All posts filed under: Film

Film Review: Inside Out

“Emotions can’t quit, genius” – Mindy Kaling as Disgust, Inside Out Ah, the film of the century. Or at least, so the numbers led me to believe. Pixar’s latest film, Inside Out, opened to a record-breaking weekend of $91.1 million in revenues, the highest grossing for a Pixar original and the biggest debut ever for a non-sequel movie. Judging a film by its numbers is (shocker) not always the best way to gauge the quality of the film. It turns out, however, that even being the highest-grossing film of all time means diddly-squat, now that nearly every new blockbuster ends up the most successful film of all time (for a few weeks, until the next one comes along). I recently attended a lecture on the economics of the Hollywood blockbuster, which presented Mark Harris’ theory on about the exploding blockbuster trend in Hollywood. In a nutshell, Harris posits that Hollywood’s obsession with the formulaic blockbuster and its ensuing, unending parade of sequels is precipitating the gradual, choking death of the art form. My primary objection to that fatalistic theory was Pixar – a studio that produces hit after hit with nary …

Film Review: Avengers: Age of Ultron

So I think that part of the reason I have such a thing for superhero movies is because I can actually tell the characters apart. I don’t mean to suggest that I’m truly faceblind or to compare my issue with those who actually are. I’ve never had to worry that my family has abandoned me, or any of the terrifying experiences faceblind people must deal with. But I really do have a hard time telling some individuals apart, with embarrassing consequences in my day-to-day life. I have introduced myself to one particular colleague at work no less than three separate times. And these weren’t introductions in passing; three times I overheard him talking about our mutual alma mater and struck up a conversation, thinking he was a complete stranger each time until he corrected me. Sober. At work. This sort of thing happens with some unfortunate regularity. I know there’s a stereotype (or possibly a truism) about white people not being able to tell PoC who belong to the same ethnic group apart. But my problem is white dudes. Something about my brain is more likely …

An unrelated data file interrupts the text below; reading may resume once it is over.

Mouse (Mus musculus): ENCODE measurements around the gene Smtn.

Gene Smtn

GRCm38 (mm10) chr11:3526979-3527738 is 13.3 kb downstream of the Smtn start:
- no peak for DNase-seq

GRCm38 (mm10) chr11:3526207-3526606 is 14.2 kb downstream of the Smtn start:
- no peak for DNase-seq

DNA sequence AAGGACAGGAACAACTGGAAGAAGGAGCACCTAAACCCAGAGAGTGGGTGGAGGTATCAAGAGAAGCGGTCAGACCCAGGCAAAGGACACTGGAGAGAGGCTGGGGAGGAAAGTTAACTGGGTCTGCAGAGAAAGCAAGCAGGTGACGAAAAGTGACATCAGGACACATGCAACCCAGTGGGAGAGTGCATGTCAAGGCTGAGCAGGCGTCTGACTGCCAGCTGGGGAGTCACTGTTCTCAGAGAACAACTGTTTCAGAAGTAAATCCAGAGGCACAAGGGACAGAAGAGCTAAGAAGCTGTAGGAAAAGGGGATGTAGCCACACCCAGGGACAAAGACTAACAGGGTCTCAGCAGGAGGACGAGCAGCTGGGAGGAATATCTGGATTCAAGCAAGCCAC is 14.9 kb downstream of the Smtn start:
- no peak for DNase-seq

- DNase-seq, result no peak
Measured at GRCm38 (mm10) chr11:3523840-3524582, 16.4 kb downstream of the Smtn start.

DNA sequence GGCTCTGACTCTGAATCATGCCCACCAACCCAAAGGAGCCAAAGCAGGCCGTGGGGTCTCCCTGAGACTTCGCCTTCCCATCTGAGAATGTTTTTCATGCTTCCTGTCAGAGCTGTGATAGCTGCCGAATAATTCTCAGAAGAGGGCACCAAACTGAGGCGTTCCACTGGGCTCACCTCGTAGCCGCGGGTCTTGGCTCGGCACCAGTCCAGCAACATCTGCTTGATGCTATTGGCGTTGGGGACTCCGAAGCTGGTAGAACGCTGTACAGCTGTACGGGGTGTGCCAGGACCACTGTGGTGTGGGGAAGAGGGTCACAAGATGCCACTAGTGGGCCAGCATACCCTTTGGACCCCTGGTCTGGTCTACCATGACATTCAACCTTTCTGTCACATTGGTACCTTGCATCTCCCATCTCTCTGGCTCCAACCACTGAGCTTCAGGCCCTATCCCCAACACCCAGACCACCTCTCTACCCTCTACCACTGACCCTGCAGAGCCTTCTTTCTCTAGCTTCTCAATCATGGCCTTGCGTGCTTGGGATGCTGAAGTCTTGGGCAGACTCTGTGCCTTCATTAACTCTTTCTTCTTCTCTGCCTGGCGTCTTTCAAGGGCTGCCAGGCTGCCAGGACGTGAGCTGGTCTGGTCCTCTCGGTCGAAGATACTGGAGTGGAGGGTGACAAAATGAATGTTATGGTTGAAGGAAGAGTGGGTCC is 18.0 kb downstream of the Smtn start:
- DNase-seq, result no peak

CAAMFEST Film Review: Cicada

This review originally appeared on AsAmNews  In Japan, the raucous sound of the cicada is synonymous with summer, when leaves take on the dusty green of full maturity and insects molt into adults, leaving empty shells behind. Cicada, directed by Dean Yamada and written by Yu Shibuya, captures that feeling of summer, when we shed another layer of our former selves and take on a more mature form. Our transition is led by Jumpei Taneda (Yugo Saso), who discovers that he is infertile during a pre-marital medical checkup and must figure out a way to tell the woman he wants to marry. Paralleled with Jumpei’s struggles are those of his sister Nanaka (Hiroko Wada), who desperately wants to protect her son Ryota (Houten Saito) from the bully in school. However, only Jumpei has the uncanny ability to find what Ryota really wants: cicada shells.  Cicada uses the discarded insect exoskeleton to propose a metamorphosis for the adult who has forgotten he was also once a child. From the beginning, children are central to the film – …

Film Review: Amira & Sam

I love romantic comedies. Like sitcoms, I believe the romcom has that special, low-budget power to stretch Hollywood’s narrow beliefs of who might be portrayed on screen. Unlike sitcoms, however, romantic comedies usually do not. Amira & Sam, directed by Sean Mullin, is a film in the tradition of the romantic comedy. As in any good romcom, the movie chronicles the intersection of the lives of two people in love:

Film Review: Big Hero 6

My first review is an animated Disney superhero movie – who’s surprised? If you haven’t seen this one yet, you should. It’s still in theaters, and it’s great. Big Hero 6, directed by Don Hall and Chris Williams, is based on a lesser-known Marvel comic that Disney dug up and reinvented. Ryan Potter and Daniel Henney lend their voices as brothers Hiro and Tadashi Hamada, who are half-Japanese-half-Caucasian American (Potter and Henney are themselves of mixed heritage) living with their aunt in the futuristic city of San Fransokyo. While the brothers’ mixed background is implied, both Hamada parents are deceased and never shown. I suppose actually depicting an AMWF couple on screen would have been too much awesome for one movie…sigh.